“We provide health insurance not only for the employee but the family as well, because if Joe is worried about his kids, he’s not going to do very well on the job,” he told the gathering of business leaders. “We train them and try to help them up the ladder in the business.”

In a question-and-answer session during the poverty summit, Huntington also shared a defining moment in his company’s business—and how he chooses to lead it.

“I was challenged by another business owner to bring my faith and my Church into my business,” he noted. “I told him, ‘Man, that’s going to be tough.’ He said, ‘You can do anything you want.’ I said, ‘Yeah, you’re right.’ ”

That commitment changed the culture of his business.

“At our Christmas [gathering,] we started talking about Jesus and God instead of having a big party with alcohol. We changed it to having breakfast, sharing a story with them, and encouraging them to go to church. It didn’t matter where they went—Catholic, Methodist—just go to church and spend time with your family. And that really pulled our community of people together.”

Huntington shared one story that dramatically showed that change.

“We started several traditions when we did that. One was to just do something very simple. We gave everyone $10. They got their bonus as well. We challenged them to go out and do something with their $10. Give it to someone on the street, or buy yourself a beer at the bar. Your choice. This past year, one of our guys went around and collected half of the guys’ $10. He took this to another young man who was going through some hard times. He had cancer issues.”

The worker who collected the money videotaped the person in need receiving the money.

“It was shown to all the people in our company. The guy was unbelievably appreciative. That was done at the helper level, not the management level. It really gave all of them encouragement to lean on one another. As business owners, we should look to our faith and our Church and share that with each other.”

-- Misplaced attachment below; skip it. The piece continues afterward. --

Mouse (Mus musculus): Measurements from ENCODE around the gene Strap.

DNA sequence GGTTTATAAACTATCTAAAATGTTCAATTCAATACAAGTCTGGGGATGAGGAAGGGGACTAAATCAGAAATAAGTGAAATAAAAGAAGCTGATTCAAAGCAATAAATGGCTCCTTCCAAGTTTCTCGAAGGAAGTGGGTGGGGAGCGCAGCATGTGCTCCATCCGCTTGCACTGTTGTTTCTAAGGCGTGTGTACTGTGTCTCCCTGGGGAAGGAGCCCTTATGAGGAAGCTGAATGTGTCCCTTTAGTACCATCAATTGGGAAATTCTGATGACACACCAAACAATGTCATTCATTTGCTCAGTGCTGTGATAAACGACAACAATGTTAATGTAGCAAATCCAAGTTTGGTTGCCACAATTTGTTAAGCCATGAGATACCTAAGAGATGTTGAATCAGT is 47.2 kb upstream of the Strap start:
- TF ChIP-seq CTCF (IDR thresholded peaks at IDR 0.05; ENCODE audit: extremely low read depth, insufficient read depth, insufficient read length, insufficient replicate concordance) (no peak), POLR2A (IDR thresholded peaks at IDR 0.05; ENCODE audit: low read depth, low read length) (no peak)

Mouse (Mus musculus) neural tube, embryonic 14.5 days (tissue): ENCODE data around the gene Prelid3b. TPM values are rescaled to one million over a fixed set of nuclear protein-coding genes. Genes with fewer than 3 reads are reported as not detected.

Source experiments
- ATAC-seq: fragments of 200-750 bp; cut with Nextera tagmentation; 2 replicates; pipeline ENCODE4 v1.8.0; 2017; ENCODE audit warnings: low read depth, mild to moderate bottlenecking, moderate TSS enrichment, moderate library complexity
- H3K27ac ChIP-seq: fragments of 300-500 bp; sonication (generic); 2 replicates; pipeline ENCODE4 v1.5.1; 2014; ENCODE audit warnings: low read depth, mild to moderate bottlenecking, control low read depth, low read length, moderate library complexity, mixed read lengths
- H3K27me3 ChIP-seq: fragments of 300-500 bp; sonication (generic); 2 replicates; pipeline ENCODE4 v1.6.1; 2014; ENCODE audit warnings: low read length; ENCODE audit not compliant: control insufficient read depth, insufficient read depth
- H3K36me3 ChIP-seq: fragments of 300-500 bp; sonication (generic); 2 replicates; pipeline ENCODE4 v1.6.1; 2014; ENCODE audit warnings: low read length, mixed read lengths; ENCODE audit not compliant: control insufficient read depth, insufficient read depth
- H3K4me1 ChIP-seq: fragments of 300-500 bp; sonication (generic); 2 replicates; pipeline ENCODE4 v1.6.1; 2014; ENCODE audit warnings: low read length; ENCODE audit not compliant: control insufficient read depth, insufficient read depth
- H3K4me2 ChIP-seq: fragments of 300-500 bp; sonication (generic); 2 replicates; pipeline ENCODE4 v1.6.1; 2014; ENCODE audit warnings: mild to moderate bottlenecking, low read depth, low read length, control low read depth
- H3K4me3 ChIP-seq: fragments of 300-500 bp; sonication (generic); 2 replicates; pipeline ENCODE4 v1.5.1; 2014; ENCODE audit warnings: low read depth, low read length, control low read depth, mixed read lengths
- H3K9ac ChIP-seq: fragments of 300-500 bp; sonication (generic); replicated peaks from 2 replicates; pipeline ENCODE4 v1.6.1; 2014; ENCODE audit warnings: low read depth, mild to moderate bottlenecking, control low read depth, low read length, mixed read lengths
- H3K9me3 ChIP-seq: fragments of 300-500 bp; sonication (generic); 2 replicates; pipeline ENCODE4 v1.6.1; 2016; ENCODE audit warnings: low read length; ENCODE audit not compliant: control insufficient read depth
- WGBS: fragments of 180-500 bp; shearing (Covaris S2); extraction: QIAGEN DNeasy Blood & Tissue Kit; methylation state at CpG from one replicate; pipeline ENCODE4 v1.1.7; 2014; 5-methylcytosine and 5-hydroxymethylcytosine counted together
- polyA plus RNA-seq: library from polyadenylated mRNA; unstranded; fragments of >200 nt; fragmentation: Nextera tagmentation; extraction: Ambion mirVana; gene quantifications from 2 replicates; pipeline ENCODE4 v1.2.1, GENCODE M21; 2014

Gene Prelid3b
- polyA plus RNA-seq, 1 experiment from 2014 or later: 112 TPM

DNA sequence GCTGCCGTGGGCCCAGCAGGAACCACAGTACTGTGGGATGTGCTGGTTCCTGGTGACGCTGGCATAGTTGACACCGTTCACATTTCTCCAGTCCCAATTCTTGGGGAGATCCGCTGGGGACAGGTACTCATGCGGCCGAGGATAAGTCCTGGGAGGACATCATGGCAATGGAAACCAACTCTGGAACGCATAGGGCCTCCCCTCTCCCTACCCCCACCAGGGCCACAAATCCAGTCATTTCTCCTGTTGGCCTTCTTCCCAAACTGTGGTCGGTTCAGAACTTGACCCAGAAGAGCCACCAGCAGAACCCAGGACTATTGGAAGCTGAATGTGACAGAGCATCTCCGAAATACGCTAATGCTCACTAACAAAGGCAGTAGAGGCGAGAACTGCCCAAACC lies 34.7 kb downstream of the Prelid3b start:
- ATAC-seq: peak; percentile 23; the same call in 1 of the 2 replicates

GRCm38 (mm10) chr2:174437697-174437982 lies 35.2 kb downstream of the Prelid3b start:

Huntington was also asked about the impact that providing health insurance, a 401(k) and other benefits had on his company’s bottom line financially.

“It’s all been positive,” he said. “It’s just doing the right thing. We’re all the same. If I treat you right, you’re going to treat me right. The people who work with me—not for me, but with me—know that’s the way we do things. They work hard, they work smart and the biggest thing is they care—because we care about them.

“We have a very low turnover. Good people more than pay for themselves—double.”

Archbishop Tobin praised the contributions of all the panel members and the community leaders from business, education and health care who attended the poverty summit.

“The number and caliber of the participants make clear that the pastoral letter aroused some interest,” the archbishop said after the summit. “Some practical efficient models were shared that illustrated not only how people can make their first steps out of poverty through meaningful employment, but how employers can take steps to ensure that the poor will not return to misery.”

He viewed the summit as another positive step in addressing the challenge of poverty in Indiana.

“I shared with the other Catholic bishops of Indiana the positive experience at the meeting,” Archbishop Tobin noted. “They in turn informed me about similar efforts happening in their dioceses. I think the ‘conversation’ the bishops called for when we published ‘Poverty at the Crossroads’ a year ago is now taking shape. There is clearly a desire to continue the conversation in favor of concrete action and partnerships.” †